Michael Hilkowitz
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How to hand a victory to the enemy

Packing 40,000 people off to a dangerous future is both immoral and self-defeating
African migrants take part at a protest in Tel Aviv on June 10, 2017. (Tomer Neuberg/ Flash90 /File)
African migrants take part at a protest in Tel Aviv on June 10, 2017. (Tomer Neuberg/ Flash90 /File)

I know it’s surprising to hear, but Israel is wrong. Now, I know what you are thinking. Anti-semitic, Hamas loving, son of the Ayatollahs. I hate to break it to you, but, I am a Zionist. I made aliyah. I live, work, pay taxes, and vote here in Israel. I teach here in Israel, I work for a non-profit that promotes Israel abroad. I want to have children here in Israel. I understand that Israel deals with uniquely complex issues and must navigate safely in a hostile world. I want what is best for Israel, now and in the future. All my opinions are based on wanting to see the end goal of a safe, stable, normalized, Jewish, democratic State of Israel. The problem is, sometimes (often) that puts me at odds with the government’s position on various issues. I speak out when I feel Israel is doing wrong just as strongly as I attack those who would unfairly try to tarnish it.

More than anything I believe in the potential of Israel. We could be an example to the world, a nation where race doesn’t matter, where Ethiopian marries Russian marries Iraqi marries German marries Indian. We are well on our way too. Israel can be a society that is the light unto the nations, an example for the whole world. A place where Jews can show others the hospitality we were shown, and often not shown, when we were strangers in strange lands. We can show the world that a nation of refugees understands empathy more than anyone else and that Never Again means never again, no matter who the people are or what race or religion they are. That’s why it pains me when Israel does the wrong thing. I know the potential that stands before me and anything that gets in the way of that potential, even a little, even for a moment, is depriving the whole world of what could be, and Israel is about to do something that really gets in the way of that potential.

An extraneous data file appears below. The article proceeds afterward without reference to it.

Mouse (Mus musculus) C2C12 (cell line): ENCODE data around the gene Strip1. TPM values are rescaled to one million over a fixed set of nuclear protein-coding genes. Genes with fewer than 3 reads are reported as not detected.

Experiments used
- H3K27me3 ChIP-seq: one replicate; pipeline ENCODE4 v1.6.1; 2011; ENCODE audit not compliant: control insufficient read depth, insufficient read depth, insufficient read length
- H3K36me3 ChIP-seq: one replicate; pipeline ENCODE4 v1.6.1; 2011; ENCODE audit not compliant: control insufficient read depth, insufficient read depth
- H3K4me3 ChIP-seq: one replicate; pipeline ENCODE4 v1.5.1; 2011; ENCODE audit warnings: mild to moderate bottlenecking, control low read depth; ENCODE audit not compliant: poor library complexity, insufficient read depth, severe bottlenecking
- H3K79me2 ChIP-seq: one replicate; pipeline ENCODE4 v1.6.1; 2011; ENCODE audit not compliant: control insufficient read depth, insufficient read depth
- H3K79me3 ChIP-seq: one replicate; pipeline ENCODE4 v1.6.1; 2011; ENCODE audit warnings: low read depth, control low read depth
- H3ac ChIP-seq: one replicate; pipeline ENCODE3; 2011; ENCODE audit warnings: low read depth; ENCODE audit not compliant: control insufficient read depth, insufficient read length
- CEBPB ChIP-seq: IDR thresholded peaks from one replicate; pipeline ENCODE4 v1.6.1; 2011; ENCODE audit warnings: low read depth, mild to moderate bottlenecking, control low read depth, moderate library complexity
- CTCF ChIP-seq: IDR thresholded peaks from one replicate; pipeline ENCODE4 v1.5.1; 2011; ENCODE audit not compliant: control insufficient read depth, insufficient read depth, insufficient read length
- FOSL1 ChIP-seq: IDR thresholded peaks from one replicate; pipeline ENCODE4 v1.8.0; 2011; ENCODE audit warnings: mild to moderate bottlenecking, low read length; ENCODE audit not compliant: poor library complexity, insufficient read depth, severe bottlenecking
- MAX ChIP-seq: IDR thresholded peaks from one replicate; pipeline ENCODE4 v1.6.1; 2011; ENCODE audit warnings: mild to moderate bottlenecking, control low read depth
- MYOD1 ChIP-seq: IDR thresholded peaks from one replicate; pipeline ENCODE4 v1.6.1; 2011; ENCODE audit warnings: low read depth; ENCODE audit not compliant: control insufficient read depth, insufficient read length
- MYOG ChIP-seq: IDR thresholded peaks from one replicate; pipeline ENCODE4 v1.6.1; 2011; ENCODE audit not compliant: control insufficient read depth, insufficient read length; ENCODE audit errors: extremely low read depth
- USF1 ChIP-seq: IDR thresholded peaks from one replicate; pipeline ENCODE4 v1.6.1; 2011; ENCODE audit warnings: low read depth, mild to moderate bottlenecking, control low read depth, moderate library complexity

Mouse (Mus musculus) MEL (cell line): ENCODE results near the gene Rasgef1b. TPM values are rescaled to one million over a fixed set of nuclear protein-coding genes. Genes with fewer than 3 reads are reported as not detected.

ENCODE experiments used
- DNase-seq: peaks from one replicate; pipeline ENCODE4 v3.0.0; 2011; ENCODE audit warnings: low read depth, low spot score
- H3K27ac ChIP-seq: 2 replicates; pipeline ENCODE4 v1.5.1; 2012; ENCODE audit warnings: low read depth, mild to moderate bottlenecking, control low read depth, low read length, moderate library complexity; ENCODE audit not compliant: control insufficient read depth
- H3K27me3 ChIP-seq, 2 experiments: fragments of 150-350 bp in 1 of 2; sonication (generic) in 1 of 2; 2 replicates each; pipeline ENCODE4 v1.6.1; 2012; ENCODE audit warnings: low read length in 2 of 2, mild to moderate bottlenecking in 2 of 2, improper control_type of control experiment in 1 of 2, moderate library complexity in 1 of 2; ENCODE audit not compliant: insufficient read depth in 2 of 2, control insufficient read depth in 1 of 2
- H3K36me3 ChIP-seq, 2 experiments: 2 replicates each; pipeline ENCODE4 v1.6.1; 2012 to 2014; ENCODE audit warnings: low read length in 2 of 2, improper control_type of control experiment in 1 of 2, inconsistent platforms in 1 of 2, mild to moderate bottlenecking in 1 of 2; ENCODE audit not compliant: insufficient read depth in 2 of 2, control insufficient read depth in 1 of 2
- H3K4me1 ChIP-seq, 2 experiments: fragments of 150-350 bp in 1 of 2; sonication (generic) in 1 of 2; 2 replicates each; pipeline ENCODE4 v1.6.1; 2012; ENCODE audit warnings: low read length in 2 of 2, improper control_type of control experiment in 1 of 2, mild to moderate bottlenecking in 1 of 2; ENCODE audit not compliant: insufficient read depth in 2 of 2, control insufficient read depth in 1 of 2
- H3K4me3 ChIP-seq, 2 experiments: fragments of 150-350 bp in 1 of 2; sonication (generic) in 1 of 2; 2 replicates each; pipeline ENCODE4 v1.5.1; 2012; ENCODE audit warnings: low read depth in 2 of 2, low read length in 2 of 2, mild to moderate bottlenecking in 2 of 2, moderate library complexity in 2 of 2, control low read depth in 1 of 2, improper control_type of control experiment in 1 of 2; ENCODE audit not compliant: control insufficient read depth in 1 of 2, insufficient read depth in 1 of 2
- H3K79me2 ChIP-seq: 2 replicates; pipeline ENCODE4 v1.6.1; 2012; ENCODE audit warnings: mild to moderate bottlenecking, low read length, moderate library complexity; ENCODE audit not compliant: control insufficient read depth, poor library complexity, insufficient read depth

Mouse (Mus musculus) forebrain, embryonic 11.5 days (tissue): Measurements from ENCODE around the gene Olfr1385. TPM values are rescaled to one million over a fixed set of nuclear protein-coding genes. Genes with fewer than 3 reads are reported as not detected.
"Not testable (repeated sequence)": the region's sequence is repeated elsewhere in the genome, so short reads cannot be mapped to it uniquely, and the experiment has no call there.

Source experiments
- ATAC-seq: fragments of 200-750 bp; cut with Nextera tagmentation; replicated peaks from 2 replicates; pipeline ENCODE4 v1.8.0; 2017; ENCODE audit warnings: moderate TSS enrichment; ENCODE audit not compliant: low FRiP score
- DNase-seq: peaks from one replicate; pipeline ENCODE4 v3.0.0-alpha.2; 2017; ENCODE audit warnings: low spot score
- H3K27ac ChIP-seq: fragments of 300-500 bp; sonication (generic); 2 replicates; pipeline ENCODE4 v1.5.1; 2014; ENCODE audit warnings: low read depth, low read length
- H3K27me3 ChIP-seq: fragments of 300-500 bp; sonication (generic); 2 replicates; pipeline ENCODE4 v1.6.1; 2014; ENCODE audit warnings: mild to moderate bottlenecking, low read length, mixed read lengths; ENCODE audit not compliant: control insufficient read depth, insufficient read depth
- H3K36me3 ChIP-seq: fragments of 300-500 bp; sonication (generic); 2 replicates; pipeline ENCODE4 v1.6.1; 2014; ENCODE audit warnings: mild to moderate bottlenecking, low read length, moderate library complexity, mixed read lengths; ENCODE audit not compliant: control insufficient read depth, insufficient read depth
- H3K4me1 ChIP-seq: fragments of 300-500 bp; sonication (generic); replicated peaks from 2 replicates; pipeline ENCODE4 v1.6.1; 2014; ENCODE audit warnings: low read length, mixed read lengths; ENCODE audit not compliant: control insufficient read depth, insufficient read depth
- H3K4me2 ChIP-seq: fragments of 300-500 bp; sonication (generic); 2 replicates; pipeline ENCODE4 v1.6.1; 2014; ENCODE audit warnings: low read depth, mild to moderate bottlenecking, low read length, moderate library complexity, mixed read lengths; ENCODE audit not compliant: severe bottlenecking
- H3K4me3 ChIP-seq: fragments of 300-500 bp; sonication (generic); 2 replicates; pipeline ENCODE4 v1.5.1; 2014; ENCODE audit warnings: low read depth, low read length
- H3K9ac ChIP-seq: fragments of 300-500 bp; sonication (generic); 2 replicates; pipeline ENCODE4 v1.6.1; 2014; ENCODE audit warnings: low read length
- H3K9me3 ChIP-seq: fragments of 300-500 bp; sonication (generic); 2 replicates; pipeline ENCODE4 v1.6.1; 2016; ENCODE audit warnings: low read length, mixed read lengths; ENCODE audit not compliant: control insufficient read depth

(Michael Hilkowitz)

Israel is getting ready to undertake an aggressive plan to force people from Eritrea and Sudan out of the country, threatening them with imprisonment and deportation if they don’t “self-deport” (Where have I heard that before?)

Let me say first, this is a horrible crime. Israel is breaching its legal, but more importantly, its moral obligations as a member of the community of nations. This action will be a stain on our collective legacy. Future generations, more enlightened and less scared than our own, will look back on it much the same way that we look at nations that refused to allow Jews through their borders during the Holocaust. The same way we see those who refused visas to Armenians or Cambodians or Rwandans. This decision will haunt us for generations.

Reading the International Refugee Rights Initiative report based on interviews with people who were “voluntarily deported” paints a terrible picture of the prospects for these people. Every Israeli, especially those who support the government’s policy should read it. Know what you are supporting, take responsibility for it because we all will be held responsible for these actions once they are made. When the video of the black man with the slave collar comes over CNN and you find out he had been deported from Israel, do you think you will sleep well at night? Will you feel responsible?